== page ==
Dean, have you ever used a Schoeps shotgun? Compared to an SQN, what do you think of the Filmtech mixer? Which shotgun mic, field mixer, headphones, lavaliere, and wireless system would you buy if you had a $5k budget?
Since I started teaching location audio I’ve fielded more questions about equipment then any other concern or issue. What’s the latest gadget to automatically fix my sound problems and prevent me from screwing up? Really! Rarely do I get asked about protocol, coping, and most importantly attitude. Yet that’s what makes and breaks most careers. It’s time to take a look in the mirror.
My career has given me the opportunity to peek into the lives of some incredible people. From world leaders and business tycoons to top ranked MMA fighters and ironman triathletes. People who don’t look at any one thing harder then their abilities. People who take responsibility and own their short comings and mistakes. That’s what makes them so good. That’s why they are seen as mover shakers, ranked #1, and game changers. And you know what’s the most common thing about these great people I’ve met… they’re nice. They’re considerate, kind, nonjudgmental, and enjoyable to be around. There is no attitude, no threat, and no ego!
Now what has that got to do with you as a location sound operator? Well among those high profile people are thousands of amazing people who posses the same characteristics and are just as influential in their circles. Whether they’re nurses, teachers, auto mechanics, guitar techs, camera ops, and yes location audio operators. They are just as successful for the exact same reasons and they are #1’s to everyone who is lucky enough to be around and work with them – is that you?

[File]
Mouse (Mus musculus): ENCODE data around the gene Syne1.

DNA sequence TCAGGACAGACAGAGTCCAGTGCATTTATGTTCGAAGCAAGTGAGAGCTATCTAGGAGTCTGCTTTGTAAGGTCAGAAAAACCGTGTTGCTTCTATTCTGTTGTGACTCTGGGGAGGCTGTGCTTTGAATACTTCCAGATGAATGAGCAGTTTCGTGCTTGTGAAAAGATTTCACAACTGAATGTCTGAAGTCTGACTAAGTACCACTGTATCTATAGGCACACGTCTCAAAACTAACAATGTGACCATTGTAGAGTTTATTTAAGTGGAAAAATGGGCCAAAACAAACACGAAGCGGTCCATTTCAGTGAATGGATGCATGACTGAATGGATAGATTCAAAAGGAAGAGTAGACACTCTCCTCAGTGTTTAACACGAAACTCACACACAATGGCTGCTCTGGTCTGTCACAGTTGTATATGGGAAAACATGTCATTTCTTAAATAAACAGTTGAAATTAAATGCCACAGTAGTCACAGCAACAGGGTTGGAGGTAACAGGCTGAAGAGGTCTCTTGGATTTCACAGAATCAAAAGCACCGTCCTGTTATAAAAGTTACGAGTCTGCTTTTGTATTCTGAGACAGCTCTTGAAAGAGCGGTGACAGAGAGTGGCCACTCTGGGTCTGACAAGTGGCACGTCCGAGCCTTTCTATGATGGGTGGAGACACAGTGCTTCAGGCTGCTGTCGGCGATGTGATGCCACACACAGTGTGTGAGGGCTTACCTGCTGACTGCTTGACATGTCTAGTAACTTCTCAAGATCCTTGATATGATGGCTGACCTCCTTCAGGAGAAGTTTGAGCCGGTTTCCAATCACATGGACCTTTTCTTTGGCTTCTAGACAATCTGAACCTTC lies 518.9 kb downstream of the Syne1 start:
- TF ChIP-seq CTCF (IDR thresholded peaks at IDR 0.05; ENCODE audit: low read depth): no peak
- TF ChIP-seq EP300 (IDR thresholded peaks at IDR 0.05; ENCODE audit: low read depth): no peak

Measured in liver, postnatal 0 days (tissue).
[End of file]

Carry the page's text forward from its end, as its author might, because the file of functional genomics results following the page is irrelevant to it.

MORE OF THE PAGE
So here’s two more cents.
The successful location sound op is a good person. They make the shoot fun and enjoyable. They are aware of how their attitude effects the production. They understand the people, the industry, and they know their craft. Crew members enjoy being around them. Producers, camera ops, interviewers want to work with them. How often have you heard, “that was the best shoot ever, the equipment was awesome!” I can’t think of a single shoot in my entire career where we sat around congratulating our equipment. Come to think of it, I can’t think of a single shoot I was hired for because of the equipment I owned? It’s the people, the comradery, the human experience.
Over the years I’ve stated to hundreds of students “Someone’s gonna give you a chance to do sound, whether they hire you again is going to be based on whether they liked you or not”! No one wants to work with an arrogant jerk, no matter how good you are at sound or what gear you own. I tell the story of how I spent 3 days laying in the snow (-20°C) waiting for the elusive burrowing owl to show itself. The camera operator, who I had never worked with before, had people skills comparable to a paper clip. Guess what, I just happened to be busy every time he called me for a gig – his career in our town was short lived.
It’s you and you alone that will make or break your career. The saying “just because you can afford a guitar, doesn’t make you a guitar player” rings true in every profession including location sound. Try smiling and be easy to be around with interesting conversation. Then notice how people react to you. Kill’em with easygoing kindness, and reap the rewards.
Happy 2013, you can make it an enjoyable one.